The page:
Let’s talk about Cats for a minute. The hallucinatory shit show that was unleashed upon the world three weeks ago was immediately seen as a nightmare of cinematic proportions, a disaster of bad ideas and was quickly theorized to become the next Rocky Horror Picture Show.
Cats is better than Dolittle.
At the very least, the weirdness and nonsensical decisions that brought about Cats were enjoyable in a “I can’t believe this exists” sort of way. At some point, one just has to give in and laugh at the sight of Judi Dench as a cat with human hands named Old Deuteronomy stretching out in all her hairy glory.
But there is no such joy in Dolittle.
Dolittle was made with its own set of poor choices and absurd ideas, starting with the fact that this is a children’s film originally written and directed by Stephen Gaghan, who previously won an Oscar for Steven Soderbergh’s Traffic. This might make little sense, yet it all adds up when one realizes that Dolittle is about as fun as watching teenagers overdose. After almost $200 million, extensive reshoots, and various directors and writers brought in to salvage this mess later, the Frankenstein monster that is left is Dolittle.
Dolittle starts off promising, with a gorgeous animated opening that presents the idea that maybe this story would me better as an animated film. This intro explains that Dr. Dolittle (Robert Downey Jr.) was once a great doctor for humans and animals alike. His special ability to speak to animals allowed the Queen to give him his own home and treat his unique patients. When Dolittle’s explorer wife died, Dolittle locked himself in his home with his animal companions and refused to leave or take human patients.
That is before two visitors decide to come see him on the same day. Tommy Stubbins (Harry Collett) shot a squirrel while hunting with his family and would like the good doctor to save the creature’s life and maybe take Tommy on as an apprentice. In more urgent news, Lady Rose (Carmel Laniado) has come for Dolittle’s help for the Queen, who has become deathly ill with no one able to figure out what is wrong with her. Learning that if the Queen dies he will lose his home, Dolittle goes to the Queen, believes she might have been poisoned and sets off on a journey with his animals to find the only thing that can save her: the mythical Eden fruit.
Dolittle is almost immediately a chore, from Downey Jr.’s strange Welsh accent and eccentric but still bored performance that makes Dolittle into an even harder-to-understand Captain Jack Sparrow, to the cavalcade of celebrities brought in to voice various animals telling different butt/poop/fart joke variations. What should be a rollicking adventure on the open seas, with a boat full of talking animals for a legendary item quickly becomes a slog of terrible special effects and clearly rerecorded lines. Much of Downey Jr.’s dialogue must have been added in post-post-production, considering how often the camera faces his back, and not even the talking animals’ lines match their creepily moving mouths.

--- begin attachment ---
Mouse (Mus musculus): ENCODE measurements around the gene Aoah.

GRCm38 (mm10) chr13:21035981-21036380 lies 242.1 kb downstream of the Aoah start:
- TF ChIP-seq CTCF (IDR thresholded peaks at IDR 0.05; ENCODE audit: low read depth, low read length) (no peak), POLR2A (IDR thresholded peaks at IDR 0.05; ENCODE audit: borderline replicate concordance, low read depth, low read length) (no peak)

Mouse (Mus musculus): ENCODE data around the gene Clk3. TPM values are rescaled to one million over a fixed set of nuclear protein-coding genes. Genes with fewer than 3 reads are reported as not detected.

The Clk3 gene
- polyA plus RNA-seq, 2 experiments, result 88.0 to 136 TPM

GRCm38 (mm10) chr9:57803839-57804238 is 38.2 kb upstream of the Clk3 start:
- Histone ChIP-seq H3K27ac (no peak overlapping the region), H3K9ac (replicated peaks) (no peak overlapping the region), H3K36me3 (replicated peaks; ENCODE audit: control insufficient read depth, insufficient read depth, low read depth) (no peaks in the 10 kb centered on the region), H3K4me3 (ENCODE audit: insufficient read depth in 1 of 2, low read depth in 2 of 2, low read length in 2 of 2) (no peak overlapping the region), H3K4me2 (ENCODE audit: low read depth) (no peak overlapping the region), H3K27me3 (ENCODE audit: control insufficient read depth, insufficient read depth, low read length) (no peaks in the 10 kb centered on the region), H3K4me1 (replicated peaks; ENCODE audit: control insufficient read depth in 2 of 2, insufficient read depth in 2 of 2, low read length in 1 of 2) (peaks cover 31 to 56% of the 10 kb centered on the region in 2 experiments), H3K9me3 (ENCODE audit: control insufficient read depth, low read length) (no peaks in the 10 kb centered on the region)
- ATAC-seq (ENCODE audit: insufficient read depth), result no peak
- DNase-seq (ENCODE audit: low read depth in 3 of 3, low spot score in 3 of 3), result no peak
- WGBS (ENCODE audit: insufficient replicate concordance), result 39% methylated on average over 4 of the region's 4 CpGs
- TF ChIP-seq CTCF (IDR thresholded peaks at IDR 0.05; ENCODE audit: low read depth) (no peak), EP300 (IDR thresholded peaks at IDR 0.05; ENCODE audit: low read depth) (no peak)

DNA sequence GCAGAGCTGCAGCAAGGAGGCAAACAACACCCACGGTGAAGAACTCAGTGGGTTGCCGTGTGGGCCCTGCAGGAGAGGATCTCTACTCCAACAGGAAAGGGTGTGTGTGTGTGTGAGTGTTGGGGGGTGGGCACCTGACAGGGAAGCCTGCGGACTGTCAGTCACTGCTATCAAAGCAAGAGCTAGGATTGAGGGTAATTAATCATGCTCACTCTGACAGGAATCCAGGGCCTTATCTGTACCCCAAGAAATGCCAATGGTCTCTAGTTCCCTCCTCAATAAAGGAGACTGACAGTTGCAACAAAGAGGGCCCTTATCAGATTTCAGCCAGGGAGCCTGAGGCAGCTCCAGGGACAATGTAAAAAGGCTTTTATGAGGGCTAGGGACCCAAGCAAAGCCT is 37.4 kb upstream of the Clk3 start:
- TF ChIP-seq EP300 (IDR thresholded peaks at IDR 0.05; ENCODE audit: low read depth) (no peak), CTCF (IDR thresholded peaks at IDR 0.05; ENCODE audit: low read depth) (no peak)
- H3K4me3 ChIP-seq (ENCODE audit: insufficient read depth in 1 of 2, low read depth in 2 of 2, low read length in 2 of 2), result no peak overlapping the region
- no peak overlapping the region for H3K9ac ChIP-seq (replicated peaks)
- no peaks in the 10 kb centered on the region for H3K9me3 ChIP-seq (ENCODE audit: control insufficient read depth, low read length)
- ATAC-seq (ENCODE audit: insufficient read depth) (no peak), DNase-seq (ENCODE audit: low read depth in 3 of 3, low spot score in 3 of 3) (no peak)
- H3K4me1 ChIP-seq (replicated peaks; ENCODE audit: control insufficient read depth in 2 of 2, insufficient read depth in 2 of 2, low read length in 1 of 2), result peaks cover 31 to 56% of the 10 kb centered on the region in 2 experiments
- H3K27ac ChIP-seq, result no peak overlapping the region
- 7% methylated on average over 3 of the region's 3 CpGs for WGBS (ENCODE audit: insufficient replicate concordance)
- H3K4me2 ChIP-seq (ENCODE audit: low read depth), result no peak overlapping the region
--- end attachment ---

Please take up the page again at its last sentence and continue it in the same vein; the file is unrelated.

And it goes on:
Oddly, Dolittle’s quest for the Eden fruit doesn’t even require talking to animals all that much. They’re mostly there to drop tired one-liners like “That’s gotta hurt!” or “Step away from the light!” Sure, it’s probably safer for Dolittle to explain to a dragon that he’s going to pull a set of bagpipes out of said dragon’s asshole (somehow, actually important to the plot!), but the talking animals feel more like a gimmick than a necessity.
With a cast this massive, there are some performances that do seep through the cracks to make this exercise in tedium more bearable. Octavia Spencer has some decent jokes as the one-legged duck, Dab-Dab, and it’s impossible for Jason Mantzoukas to not pep up any film he’s in, this time as James the Dragonfly, who is heartbroken and suicidal after finding out his ex-girlfriend – an ant – is getting married. But Dolittle’s shining highlight is Michael Sheen as Dr. Blair Müdfly, the nemesis of Dolittle. Sheen continues his tradition started in the Twilight series and Tron: Legacy of realizing just how ridiculous the film he’s in is and going joyfully overboard with every scene.
The sad thing is rebooting Doctor Dolittle isn’t an awful idea. Eddie Murphy’s 1998 version took the central theme of talking to animals and discarded the rest of Hugh Lofting’s original stories in lieu of making a broad comedy, while 1967’s Doctor Dolittle already felt out-of-date and of another time amongst the New Hollywood films sprouting up around it. But this Dolittle is the worst of them all. Dolittle can’t even make its failure ironically funny to watch. Instead, Dolittle is an exhausting grind of a film, a case of too many cooks in the kitchen, with a mishmash of blundered ideas, none of which are done any justice.